What to say about this packaging? What to say…wait, haven’t I seen this somewhere before? Did anyone else take one look at the packaging for Electric Shock and think you were seeing SHINee’s Sherlock album? I know that many people refer to f(x) as the female version of SHINee, but this is a bit odd to me. Maybe I’m overreacting slightly, but so much of these concepts are very similar! And obviously they’re from the same Entertainment Company, but I’m still a little disappointed. Check out these two photos below to see what I’m rambling about!


We’ll now leave behind the comparisons!

So the first thing I noticed was the animal heads that the members are wearing on the album cover, and I have mixed feelings about them; it’s a kind of quirky and cool image to be presented with, but at the same time I fail to see the point of them. The rest of the images in the little album booklet are mostly comprised of high fashion-looking shots of the girls looking pretty, and as such I don’t see where the animal heads come into it. They kind of go straight past quirky and directly into weird. Already, just from this album cover, f(x) run the risk of alienating a large amount of potential UK buyers of their album as this odd image won’t appeal to a wide variety of people. If I hadn’t heard of f(x) before or knew that I liked their music, I would probably pass right over this album in a store based on that picture alone.

Other aspects of the album concept are more UK-friendly, such as the real 60’s and 70’s imagery from photos. The images also have been edited so that some of the colour is washed out which creates a really retro and vintage feel and an interesting visual. These are the kinds of images and style that has been made popular and quite mainstream in the UK by the likes of Florence and the Machine, and as such these images should appeal to many people.

As it is now, I’d give this album packaging 2.5/5 with regards to its potential appeal to the UK market. If they were to tweak the concept slightly and change the front image to one that is slightly more toned down, I think the album would have a better chance.


Conclusion: Overall, including the packaging, this album receives a 6.5/10 for UK potential. The majority of the songs on this album would definitely hold great appeal to UK listeners, but I’m really still not convinced by the packaging; I may be being way too subjective about it because I really don’t like those animal heads!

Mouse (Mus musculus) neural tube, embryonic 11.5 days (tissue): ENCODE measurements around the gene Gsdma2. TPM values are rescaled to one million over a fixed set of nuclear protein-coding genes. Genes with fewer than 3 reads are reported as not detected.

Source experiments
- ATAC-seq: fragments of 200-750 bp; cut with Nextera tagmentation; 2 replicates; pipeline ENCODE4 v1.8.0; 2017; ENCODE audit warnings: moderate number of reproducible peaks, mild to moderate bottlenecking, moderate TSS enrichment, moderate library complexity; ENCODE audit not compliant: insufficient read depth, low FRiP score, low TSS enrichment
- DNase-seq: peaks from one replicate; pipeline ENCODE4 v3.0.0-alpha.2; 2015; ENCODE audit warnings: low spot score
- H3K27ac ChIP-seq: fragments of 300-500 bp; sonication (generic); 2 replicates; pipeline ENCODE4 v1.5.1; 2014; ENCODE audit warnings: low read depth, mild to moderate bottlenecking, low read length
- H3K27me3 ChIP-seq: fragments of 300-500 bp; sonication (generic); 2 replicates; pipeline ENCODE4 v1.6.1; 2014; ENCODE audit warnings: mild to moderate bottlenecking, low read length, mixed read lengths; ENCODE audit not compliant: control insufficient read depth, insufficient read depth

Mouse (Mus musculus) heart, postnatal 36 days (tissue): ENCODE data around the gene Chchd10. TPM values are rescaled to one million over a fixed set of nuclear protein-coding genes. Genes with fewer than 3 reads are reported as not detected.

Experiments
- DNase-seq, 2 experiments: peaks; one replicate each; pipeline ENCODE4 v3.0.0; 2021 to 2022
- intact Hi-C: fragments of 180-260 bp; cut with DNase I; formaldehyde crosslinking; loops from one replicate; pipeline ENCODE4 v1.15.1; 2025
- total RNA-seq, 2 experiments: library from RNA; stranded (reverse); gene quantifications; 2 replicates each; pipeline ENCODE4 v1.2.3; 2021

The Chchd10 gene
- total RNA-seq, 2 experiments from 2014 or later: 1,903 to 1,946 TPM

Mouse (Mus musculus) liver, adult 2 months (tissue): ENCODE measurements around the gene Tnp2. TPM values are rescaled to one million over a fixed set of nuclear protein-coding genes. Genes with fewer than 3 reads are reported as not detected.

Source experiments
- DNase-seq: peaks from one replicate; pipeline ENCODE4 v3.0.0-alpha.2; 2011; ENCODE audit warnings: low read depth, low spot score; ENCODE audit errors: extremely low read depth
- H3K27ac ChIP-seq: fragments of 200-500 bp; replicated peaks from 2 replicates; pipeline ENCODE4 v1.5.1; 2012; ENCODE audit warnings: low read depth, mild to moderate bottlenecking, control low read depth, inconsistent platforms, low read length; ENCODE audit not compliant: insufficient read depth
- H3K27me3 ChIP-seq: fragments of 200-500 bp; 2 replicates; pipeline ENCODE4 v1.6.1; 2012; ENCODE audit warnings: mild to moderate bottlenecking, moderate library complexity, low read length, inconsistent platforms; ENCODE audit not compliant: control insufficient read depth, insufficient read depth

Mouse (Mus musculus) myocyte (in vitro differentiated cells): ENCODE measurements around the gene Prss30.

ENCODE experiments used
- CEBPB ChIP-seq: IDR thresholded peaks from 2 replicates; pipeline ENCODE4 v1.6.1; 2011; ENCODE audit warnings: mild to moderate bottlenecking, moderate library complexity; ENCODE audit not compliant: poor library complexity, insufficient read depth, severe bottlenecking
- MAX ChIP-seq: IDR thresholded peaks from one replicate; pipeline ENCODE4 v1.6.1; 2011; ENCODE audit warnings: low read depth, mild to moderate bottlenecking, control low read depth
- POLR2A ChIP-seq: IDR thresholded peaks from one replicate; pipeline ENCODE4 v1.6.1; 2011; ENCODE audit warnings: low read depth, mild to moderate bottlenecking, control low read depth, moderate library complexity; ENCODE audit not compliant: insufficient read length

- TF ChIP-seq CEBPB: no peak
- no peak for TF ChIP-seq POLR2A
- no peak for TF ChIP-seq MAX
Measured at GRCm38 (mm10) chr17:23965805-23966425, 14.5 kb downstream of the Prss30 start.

If f(x) were to try to break into the UK market, they would probably do well to do so with either ‘Electric Shock’ or even ‘Zig Zag’ as these have been given the highest scores in this review. They have amazing beats and edgy sounds which is an amazing combination that is most likely catch people’s attention. ‘Let’s Try’ also received the same potential rating of 4/5, but due to its relaxed and chilled-out melody, it wouldn’t make the same impact as a song with a banging electro beat.

Unfortunately, I can never shake off the feeling that any album produced by a band from SM Entertainment simply wouldn’t do as well in the UK as, let’s say, one produced by YG. I can’t quite put my finger on what it is about SM that makes me think this, but it’s probably a combination of their penchant for excessive member numbers in bands and terrible English use in lyrics. When combined these factors are not conducive to creating the kind of music that has a very high potential of doing well in the mainstream UK music industry. On the other hand, f(x) is probably SM’s most viable choice for being successful in the UK for a number of reasons; they wouldn’t have to encounter the problems associated with having a large number of members in the band, or even have to change their style. Debuting Super Junior or SNSD would probably be seen as a gimmick, with the large number of members in each band. If they went with SHINee or Exo, they’d find that high fashion and make-up would not be received well when associate with a boy band.

Oh, and not to forget, this album is just awesome! I think that the title track, ‘Electric Shock’, with the concept and style exactly as it is, would really have the potential to be a massive hit here in the UK.

Click here to check out f(x)’s Electric Shock on YesAsia

Thank you for reading, and feel free to post any comments below. Do you agree with the scores or do you have a different opinion? Let us know!

This is one in our series of K-pop album reviews. You can read them all here.

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I love writing (especially about K-Pop) and am trying to improve my skills with every post!